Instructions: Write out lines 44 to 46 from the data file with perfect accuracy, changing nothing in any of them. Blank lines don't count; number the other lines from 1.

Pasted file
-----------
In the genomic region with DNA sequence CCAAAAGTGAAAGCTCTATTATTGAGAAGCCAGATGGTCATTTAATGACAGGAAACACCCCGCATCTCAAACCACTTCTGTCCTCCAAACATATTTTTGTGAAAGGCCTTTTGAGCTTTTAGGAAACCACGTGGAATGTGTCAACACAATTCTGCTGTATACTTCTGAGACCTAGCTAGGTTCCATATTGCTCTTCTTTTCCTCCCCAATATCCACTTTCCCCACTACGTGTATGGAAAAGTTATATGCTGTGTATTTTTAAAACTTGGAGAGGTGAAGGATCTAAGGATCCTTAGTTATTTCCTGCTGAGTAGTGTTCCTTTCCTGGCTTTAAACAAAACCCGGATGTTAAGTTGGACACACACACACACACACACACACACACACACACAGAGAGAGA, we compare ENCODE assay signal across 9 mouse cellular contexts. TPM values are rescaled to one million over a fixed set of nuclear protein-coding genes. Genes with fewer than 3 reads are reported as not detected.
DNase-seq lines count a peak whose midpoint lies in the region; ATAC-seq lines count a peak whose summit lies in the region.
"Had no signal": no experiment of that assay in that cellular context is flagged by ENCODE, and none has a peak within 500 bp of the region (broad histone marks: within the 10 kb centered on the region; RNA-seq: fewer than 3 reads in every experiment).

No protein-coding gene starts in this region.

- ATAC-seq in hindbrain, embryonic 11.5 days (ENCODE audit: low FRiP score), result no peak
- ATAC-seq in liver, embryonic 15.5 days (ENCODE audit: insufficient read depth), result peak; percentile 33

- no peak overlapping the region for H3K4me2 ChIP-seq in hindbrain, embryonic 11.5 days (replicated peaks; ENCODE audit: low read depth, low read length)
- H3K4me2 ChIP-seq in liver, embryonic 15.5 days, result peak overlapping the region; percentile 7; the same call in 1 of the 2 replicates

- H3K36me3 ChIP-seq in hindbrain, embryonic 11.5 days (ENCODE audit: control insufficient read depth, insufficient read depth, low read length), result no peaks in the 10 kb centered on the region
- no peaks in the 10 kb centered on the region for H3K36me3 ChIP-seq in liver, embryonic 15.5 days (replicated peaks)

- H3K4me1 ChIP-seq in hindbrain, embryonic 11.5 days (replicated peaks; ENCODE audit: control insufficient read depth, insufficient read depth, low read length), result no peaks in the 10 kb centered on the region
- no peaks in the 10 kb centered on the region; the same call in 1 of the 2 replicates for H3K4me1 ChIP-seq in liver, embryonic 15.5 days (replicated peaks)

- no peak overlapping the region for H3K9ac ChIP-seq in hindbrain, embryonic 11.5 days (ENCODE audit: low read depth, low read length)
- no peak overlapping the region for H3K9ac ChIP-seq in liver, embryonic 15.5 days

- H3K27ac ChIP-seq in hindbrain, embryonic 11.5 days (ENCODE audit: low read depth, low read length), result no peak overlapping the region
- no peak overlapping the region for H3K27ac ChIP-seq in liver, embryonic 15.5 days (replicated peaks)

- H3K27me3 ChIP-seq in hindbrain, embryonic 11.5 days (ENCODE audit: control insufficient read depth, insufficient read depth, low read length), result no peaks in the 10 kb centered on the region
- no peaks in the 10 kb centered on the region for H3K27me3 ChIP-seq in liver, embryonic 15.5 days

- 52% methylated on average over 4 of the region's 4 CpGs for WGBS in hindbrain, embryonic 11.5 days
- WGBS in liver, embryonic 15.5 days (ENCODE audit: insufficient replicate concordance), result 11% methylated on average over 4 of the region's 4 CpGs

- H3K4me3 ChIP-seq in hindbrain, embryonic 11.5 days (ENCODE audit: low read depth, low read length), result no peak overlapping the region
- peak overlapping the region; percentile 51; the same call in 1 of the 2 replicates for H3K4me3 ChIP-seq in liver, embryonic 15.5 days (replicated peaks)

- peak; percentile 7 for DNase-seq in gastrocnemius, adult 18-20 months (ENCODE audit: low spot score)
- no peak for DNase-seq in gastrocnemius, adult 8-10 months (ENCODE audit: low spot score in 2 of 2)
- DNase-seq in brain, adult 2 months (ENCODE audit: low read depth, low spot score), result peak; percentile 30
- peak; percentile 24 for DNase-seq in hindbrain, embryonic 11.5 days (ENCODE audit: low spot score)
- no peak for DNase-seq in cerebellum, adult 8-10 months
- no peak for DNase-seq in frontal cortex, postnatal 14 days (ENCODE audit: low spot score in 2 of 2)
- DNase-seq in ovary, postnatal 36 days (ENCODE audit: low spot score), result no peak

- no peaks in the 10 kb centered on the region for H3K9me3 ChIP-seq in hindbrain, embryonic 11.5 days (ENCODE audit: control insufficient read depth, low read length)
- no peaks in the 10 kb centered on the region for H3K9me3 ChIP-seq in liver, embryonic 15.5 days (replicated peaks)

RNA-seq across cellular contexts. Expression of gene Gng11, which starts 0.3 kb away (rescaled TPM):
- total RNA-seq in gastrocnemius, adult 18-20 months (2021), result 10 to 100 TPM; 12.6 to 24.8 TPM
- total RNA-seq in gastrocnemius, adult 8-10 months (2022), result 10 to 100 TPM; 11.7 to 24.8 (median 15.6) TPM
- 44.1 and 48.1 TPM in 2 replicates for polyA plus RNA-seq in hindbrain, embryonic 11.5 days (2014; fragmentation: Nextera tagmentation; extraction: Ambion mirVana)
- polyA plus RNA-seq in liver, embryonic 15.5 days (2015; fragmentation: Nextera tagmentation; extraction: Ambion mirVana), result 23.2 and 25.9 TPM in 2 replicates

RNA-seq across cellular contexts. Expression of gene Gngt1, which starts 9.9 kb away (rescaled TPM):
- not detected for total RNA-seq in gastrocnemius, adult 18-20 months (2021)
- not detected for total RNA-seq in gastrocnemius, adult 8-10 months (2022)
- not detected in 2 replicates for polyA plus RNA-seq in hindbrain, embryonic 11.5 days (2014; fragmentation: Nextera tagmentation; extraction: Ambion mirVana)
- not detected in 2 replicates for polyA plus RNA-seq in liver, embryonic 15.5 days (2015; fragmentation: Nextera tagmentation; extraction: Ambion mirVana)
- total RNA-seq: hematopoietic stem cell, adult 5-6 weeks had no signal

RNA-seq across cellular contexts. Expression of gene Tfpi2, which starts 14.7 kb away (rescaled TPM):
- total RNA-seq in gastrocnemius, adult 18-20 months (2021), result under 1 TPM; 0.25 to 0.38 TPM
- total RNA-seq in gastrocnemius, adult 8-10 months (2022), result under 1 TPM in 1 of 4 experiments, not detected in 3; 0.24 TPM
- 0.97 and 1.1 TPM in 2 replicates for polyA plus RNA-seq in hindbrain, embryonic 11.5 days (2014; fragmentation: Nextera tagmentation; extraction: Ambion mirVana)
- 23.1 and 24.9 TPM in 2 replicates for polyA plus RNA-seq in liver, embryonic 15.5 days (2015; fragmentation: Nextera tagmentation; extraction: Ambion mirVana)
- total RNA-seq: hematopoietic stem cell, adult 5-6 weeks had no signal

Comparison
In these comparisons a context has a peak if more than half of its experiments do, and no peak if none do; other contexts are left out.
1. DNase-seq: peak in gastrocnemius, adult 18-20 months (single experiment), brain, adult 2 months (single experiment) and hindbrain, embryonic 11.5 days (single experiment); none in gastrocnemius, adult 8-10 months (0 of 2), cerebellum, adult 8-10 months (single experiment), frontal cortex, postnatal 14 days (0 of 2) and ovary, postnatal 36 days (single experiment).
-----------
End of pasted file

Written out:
- total RNA-seq in gastrocnemius, adult 18-20 months (2021), result under 1 TPM; 0.25 to 0.38 TPM
- total RNA-seq in gastrocnemius, adult 8-10 months (2022), result under 1 TPM in 1 of 4 experiments, not detected in 3; 0.24 TPM
- 0.97 and 1.1 TPM in 2 replicates for polyA plus RNA-seq in hindbrain, embryonic 11.5 days (2014; fragmentation: Nextera tagmentation; extraction: Ambion mirVana)